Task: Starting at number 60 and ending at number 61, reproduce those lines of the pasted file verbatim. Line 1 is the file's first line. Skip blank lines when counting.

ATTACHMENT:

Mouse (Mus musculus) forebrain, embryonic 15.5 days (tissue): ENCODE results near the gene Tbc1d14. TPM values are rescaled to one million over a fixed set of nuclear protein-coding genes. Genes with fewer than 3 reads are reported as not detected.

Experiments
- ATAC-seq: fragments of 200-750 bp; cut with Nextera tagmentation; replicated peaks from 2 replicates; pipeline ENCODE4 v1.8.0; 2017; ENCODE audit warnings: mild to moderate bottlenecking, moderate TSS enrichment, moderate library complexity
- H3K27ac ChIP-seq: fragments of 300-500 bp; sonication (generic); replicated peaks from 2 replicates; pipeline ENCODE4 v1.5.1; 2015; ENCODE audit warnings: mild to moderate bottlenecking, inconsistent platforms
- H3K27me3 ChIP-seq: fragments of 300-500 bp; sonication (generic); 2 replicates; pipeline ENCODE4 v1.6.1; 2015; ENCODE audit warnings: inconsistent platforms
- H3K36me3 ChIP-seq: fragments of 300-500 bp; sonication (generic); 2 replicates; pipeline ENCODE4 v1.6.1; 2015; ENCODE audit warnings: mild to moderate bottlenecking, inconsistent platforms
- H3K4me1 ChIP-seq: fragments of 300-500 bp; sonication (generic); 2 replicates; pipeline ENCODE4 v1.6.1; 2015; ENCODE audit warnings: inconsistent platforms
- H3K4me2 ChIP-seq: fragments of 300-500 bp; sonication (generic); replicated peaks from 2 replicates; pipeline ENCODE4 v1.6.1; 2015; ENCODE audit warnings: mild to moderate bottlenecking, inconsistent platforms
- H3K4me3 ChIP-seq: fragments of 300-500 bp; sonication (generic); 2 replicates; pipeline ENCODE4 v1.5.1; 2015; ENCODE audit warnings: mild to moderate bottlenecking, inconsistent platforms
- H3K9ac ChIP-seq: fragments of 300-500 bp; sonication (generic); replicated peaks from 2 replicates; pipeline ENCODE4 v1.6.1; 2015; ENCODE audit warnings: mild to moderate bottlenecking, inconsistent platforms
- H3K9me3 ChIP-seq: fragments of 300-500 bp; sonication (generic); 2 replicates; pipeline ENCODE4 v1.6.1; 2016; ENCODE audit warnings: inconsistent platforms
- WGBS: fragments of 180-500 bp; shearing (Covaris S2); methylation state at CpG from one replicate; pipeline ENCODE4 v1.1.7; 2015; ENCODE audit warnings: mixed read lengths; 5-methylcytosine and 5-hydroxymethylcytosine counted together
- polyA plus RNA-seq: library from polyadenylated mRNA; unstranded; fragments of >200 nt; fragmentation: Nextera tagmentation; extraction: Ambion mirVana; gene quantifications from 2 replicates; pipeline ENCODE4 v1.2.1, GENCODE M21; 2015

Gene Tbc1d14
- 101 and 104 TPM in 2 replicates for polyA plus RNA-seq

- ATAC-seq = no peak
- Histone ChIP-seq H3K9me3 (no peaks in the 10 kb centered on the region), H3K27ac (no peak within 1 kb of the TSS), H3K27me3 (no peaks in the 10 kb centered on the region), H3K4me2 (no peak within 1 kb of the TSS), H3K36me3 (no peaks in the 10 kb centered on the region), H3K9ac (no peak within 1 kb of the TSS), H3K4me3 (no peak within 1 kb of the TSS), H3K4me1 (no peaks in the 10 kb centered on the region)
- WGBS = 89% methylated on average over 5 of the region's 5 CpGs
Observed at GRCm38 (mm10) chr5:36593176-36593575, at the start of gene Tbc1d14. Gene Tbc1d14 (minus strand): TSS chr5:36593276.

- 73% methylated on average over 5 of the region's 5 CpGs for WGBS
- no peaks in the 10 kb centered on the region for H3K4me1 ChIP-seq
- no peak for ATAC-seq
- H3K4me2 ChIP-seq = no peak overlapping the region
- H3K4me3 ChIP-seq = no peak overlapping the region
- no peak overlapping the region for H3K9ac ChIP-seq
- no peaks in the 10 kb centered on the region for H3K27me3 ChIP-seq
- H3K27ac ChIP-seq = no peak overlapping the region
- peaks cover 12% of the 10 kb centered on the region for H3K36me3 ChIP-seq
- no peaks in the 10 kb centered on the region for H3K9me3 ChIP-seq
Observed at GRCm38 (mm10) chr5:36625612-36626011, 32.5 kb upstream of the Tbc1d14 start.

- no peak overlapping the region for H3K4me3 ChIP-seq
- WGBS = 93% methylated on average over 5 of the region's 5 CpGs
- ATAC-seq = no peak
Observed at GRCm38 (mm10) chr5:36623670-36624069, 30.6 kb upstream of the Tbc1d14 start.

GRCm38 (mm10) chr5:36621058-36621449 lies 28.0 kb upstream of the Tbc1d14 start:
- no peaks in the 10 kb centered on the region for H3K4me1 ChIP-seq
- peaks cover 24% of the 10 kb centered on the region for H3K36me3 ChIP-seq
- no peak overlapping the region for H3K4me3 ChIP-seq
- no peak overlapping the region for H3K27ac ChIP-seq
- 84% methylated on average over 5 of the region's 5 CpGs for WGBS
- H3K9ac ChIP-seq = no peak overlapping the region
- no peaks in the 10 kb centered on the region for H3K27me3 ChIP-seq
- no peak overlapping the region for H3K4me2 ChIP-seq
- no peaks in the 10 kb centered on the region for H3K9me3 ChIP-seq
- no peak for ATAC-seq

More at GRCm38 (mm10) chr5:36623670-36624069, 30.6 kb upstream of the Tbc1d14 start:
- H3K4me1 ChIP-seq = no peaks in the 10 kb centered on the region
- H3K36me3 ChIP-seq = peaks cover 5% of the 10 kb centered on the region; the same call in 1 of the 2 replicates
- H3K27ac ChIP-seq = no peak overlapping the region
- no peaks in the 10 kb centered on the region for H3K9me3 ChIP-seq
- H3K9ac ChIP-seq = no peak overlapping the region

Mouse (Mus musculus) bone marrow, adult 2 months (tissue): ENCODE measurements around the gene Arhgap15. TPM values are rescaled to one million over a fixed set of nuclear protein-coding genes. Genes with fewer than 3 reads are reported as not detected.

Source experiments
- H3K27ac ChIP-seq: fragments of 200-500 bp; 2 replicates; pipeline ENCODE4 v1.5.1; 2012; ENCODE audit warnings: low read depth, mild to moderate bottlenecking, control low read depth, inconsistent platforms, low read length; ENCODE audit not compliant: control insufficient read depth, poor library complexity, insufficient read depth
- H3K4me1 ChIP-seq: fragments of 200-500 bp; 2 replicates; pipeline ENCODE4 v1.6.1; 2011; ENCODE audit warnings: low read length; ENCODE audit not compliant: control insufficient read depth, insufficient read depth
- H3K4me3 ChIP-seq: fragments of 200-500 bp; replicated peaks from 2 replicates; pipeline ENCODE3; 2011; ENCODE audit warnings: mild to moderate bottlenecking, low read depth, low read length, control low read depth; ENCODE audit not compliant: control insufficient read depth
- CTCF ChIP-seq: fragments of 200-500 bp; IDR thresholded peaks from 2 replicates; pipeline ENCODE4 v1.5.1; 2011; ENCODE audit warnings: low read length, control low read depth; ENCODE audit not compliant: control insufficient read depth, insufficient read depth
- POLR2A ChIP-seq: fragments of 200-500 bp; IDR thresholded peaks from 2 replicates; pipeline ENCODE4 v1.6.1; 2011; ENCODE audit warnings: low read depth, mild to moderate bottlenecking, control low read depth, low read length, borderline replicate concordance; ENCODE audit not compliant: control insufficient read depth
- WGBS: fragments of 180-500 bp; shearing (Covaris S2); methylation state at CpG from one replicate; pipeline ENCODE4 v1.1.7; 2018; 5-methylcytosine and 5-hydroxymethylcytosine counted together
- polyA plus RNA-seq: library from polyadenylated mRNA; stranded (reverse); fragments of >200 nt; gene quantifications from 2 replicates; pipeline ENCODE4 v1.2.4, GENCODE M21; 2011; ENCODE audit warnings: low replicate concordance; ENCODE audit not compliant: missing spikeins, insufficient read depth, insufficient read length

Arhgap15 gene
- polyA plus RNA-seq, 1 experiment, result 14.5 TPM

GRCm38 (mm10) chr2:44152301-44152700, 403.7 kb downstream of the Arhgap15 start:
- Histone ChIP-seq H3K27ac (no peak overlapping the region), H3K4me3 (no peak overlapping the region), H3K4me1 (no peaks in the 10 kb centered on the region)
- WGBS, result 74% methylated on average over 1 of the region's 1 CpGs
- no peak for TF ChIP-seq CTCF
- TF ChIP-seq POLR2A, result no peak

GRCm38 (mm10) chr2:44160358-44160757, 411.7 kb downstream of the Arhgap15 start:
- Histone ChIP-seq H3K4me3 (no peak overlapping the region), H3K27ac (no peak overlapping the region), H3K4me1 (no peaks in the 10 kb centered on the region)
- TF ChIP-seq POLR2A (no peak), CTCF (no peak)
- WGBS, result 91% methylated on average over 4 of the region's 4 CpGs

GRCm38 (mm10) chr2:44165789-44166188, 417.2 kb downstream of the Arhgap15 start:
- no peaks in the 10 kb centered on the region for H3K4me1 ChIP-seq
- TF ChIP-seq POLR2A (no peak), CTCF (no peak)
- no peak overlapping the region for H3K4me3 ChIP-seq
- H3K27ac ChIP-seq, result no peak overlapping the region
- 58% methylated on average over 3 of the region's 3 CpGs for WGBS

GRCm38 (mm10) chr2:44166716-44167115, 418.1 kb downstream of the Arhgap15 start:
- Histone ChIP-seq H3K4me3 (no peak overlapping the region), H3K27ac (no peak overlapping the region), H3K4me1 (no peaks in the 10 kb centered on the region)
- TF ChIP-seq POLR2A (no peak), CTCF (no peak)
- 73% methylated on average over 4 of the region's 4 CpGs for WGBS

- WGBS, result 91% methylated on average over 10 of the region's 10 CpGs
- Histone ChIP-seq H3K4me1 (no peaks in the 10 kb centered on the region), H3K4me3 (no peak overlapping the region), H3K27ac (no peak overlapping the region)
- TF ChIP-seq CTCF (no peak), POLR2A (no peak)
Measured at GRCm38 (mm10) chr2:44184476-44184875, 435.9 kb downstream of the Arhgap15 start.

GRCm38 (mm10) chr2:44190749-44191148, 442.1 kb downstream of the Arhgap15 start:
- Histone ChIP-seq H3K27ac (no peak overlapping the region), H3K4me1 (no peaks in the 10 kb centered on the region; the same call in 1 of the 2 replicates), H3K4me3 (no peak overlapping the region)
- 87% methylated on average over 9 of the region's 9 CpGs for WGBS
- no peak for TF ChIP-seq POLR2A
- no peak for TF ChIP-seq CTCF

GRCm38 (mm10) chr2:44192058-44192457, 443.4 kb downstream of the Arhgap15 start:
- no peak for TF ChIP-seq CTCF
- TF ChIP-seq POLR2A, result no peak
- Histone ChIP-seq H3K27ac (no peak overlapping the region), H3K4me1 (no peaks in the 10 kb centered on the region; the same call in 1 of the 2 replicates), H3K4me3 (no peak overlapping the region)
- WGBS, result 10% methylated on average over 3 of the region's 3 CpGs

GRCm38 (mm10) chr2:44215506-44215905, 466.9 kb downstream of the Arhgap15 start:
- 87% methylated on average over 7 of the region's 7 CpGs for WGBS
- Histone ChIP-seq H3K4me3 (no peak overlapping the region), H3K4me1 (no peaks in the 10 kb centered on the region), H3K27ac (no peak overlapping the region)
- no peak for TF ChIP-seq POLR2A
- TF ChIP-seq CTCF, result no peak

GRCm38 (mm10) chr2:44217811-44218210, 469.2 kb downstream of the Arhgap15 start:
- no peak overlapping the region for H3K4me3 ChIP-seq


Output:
- polyA plus RNA-seq: library from polyadenylated mRNA; stranded (reverse); fragments of >200 nt; gene quantifications from 2 replicates; pipeline ENCODE4 v1.2.4, GENCODE M21; 2011; ENCODE audit warnings: low replicate concordance; ENCODE audit not compliant: missing spikeins, insufficient read depth, insufficient read length

Arhgap15 gene